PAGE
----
Thursday, April 28, 2011

Israeli cousins unite thanks to a Page of Testimony

“I was looking for information about the dead, instead I found a live relative”

Over half a century after their grandparents were murdered by the Nazis in Poland, first cousins Liora Tamir and Aryeh Shikler met for the first time at Yad Vashem over the Passover holiday.

(Photo: Isaac Harari / Yad Vashem)

Tamir was born in the Soviet Gulag town of Vorkuta in 1946. Tamir’s mother, Yona, promised her that when she turned 15, she would reveal the family’s story to her. But Yona Shapira died when Tamir was only 12, leaving her an orphan with no information regarding her family roots. Tamir spent the rest of her youth in an orphans’ home in Leningrad and believed that she was alone in the world.

“Excitement doesn’t even describe what I felt,” said Tamir after meeting her cousin Aryeh. “I felt that I had gone to another space, where I am not alone. I understand that I need to get used to thinking of myself as part of something: Before, I had my children, but now there is an entire family.”

Tamir’s daughter, Ilana, launched a determined search through archival information for clues about her grandmother, Yona Shapira. She discovered that her grandmother traveled from Poland to British Mandate Palestine in the 1920s and was arrested and deported by the British because of her communist activities, which ultimately led to her being sent to the Gulag town of Vorkuta where Liora was born.

After receiving documents from a KGB archive confirming the names of Liora’s grandparents, Golda and Naftali Herz Shapira from the town of Brody, she searched Yad Vashem’s Central Database of Shoah Victims Names and found a page of testimony under their names submitted in 1956 by a Simcha Shikler — Aryeh’s father. Ilana then tracked down Shikler’s son Aryeh, and also found his granddaughter Limor Ganot via Facebook.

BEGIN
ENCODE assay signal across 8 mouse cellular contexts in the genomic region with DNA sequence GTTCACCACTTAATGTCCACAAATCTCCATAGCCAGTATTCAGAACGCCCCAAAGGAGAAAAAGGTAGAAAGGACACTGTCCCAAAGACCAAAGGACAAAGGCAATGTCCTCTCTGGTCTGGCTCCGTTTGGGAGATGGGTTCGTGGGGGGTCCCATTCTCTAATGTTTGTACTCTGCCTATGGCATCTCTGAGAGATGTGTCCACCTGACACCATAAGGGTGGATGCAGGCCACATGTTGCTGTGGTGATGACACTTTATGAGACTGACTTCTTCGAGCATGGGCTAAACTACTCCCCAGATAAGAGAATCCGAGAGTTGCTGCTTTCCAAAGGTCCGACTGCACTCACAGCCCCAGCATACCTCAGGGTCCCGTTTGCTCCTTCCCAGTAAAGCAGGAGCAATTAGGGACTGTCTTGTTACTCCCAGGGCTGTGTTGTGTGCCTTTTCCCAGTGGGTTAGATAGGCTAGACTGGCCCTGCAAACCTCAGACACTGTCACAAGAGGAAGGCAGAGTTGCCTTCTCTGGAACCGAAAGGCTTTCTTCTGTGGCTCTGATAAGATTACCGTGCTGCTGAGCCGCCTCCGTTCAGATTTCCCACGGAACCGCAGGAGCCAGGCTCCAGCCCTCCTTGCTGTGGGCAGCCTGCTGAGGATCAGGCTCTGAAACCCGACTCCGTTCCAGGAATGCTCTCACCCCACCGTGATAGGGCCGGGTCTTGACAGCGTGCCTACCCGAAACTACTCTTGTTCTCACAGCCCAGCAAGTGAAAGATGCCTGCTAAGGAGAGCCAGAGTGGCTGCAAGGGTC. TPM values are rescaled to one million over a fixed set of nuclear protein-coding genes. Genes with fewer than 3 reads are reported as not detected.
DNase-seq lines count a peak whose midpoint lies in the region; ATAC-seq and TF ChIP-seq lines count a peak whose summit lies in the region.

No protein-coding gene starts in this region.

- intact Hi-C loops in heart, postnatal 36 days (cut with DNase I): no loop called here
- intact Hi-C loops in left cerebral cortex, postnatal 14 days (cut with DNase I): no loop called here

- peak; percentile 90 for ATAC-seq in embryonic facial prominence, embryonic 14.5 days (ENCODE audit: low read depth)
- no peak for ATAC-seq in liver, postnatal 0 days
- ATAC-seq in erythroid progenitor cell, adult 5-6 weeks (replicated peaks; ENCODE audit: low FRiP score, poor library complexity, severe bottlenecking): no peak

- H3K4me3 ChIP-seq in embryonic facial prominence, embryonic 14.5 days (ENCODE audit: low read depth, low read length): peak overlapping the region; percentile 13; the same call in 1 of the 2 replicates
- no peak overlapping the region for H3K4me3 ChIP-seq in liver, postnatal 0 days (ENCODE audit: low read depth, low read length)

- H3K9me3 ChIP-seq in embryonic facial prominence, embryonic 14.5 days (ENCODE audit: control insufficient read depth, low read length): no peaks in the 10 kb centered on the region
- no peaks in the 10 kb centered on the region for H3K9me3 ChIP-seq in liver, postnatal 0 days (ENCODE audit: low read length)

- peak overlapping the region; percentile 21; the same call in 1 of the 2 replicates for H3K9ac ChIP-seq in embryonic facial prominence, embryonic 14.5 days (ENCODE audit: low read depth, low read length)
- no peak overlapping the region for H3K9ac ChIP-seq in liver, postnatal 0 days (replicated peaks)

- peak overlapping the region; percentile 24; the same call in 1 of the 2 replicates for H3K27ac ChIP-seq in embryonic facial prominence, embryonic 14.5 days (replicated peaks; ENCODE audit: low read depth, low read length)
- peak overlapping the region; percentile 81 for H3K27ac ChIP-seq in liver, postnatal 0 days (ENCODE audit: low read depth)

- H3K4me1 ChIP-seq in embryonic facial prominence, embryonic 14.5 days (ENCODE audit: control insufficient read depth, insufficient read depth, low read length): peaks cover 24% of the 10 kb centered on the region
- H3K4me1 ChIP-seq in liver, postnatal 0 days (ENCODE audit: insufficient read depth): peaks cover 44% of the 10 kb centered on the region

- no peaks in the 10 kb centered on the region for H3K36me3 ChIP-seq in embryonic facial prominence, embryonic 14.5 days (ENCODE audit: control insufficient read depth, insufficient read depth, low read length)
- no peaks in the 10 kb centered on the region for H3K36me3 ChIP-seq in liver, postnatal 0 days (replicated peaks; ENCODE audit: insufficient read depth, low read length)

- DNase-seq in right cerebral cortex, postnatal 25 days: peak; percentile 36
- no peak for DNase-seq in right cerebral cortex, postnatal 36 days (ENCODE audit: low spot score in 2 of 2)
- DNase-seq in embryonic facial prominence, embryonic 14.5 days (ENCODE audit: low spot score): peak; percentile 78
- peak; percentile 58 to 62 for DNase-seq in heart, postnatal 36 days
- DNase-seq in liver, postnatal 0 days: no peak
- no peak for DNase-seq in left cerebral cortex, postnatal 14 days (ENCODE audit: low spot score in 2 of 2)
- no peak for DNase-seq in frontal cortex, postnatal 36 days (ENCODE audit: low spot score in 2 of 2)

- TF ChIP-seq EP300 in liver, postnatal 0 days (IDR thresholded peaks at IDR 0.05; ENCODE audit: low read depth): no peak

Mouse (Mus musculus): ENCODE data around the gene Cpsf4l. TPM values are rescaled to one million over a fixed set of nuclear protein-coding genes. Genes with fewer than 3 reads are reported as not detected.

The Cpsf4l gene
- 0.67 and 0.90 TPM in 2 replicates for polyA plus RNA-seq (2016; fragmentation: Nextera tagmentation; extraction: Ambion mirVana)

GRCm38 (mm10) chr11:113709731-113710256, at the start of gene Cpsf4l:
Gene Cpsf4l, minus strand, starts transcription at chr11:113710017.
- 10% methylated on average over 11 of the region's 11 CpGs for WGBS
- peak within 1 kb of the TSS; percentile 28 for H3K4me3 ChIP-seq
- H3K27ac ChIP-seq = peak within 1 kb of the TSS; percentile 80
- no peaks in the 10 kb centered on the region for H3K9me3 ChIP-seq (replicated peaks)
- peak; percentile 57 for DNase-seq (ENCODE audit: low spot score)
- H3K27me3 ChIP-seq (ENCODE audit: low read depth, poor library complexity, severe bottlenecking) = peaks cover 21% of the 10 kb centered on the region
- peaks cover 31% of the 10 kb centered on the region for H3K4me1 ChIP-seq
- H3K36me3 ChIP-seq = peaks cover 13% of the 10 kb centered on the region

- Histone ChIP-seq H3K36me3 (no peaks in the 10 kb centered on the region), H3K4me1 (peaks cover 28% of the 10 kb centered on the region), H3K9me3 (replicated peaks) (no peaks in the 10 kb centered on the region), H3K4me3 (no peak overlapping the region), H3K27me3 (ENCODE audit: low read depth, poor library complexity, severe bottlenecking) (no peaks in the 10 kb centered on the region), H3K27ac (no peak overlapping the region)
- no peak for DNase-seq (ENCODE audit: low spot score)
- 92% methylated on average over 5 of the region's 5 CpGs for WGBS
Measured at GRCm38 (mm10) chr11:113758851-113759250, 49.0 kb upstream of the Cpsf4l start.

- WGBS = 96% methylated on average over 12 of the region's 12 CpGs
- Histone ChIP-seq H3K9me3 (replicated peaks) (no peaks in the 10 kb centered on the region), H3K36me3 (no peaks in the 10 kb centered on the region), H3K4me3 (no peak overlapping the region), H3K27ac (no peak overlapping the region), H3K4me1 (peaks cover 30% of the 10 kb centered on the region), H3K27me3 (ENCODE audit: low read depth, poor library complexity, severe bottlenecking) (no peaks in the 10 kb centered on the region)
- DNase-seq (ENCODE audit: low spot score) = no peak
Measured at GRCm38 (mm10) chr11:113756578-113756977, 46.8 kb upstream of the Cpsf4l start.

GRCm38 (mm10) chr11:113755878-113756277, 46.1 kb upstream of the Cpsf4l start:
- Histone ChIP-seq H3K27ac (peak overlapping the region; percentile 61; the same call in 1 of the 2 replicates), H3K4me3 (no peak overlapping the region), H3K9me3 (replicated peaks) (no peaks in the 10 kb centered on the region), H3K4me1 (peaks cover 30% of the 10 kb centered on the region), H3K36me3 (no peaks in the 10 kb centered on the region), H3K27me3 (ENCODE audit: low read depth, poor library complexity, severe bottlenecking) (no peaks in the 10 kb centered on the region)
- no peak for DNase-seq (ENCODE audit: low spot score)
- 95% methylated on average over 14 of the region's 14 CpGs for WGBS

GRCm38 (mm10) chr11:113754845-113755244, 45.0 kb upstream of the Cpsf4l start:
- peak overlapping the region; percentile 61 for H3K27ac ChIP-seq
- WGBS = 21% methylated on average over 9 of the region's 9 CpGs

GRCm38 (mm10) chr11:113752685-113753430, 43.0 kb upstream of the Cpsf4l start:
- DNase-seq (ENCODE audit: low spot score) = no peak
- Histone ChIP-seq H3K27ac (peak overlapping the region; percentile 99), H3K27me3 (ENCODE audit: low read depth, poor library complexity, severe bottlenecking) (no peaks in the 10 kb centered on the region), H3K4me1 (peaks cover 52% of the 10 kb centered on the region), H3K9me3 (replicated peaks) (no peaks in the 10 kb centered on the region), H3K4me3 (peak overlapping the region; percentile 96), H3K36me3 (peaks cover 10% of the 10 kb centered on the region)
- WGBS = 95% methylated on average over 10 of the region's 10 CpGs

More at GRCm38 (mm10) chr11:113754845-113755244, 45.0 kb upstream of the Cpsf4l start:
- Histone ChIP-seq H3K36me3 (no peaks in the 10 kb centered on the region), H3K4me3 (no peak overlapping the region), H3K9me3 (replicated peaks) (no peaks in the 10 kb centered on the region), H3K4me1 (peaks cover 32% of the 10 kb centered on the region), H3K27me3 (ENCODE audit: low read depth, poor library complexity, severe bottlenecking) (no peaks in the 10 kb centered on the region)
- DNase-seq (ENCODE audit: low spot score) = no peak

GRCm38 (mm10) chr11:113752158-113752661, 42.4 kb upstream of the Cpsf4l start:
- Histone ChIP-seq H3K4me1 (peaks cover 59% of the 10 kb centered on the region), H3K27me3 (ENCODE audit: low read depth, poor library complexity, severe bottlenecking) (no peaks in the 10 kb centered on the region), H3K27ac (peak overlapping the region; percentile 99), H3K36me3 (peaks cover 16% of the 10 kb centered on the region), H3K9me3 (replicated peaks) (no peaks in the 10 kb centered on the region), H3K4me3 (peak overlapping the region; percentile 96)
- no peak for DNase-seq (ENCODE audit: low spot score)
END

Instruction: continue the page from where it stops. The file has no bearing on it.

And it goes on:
“It definitely feels like I cracked a mystery and we now we have a better picture of our family,’’ said Ilana Tamir. “I feel like I gave my mother a gift, I gave her a family. We had a hole in our hearts, and we didn’t have a family or blood relationships with anyone — and suddenly a family was born.’’

Sunday, April 17, 2011

Justin Bieber visited Yad Vashem

Justin Bieber, in Israel for a concert last week, took time out to visit Yad Vashem with his family. After the visit he tweeted:

also got to visit Yad Vashem Holocaust Museum. An incredible place and something i will never ever forget.

Tuesday, April 5, 2011

Making Holocaust Studies Relevant

By: Adina Abecasis

As a teacher of Jewish Studies for the past 20 years in both England and Gibraltar, one of the major obstacles I have encountered is how to best teach the Holocaust to a generation that, regrettably, has not been sufficiently informed or educated regarding this momentous part of our recent history.

The oft-quoted citation “history repeats itself” resonates strongly with the Jewish people regarding circumstances of persecution and antisemitism. As a child of survivors, I passionately believe that no matter how difficult it may be to teach this subject matter, everyone must be educated on this subject. I know this is a challenge, but I believe it is one worth expending energy to solve. Inscribed on one of the barracks in Auschwitz I is a quote from George Santayana stating: “One who does not remember history is bound to live through it again.” Teachers bear the tremendous responsibility of accurately and effectively educating their pupils of such life lessons.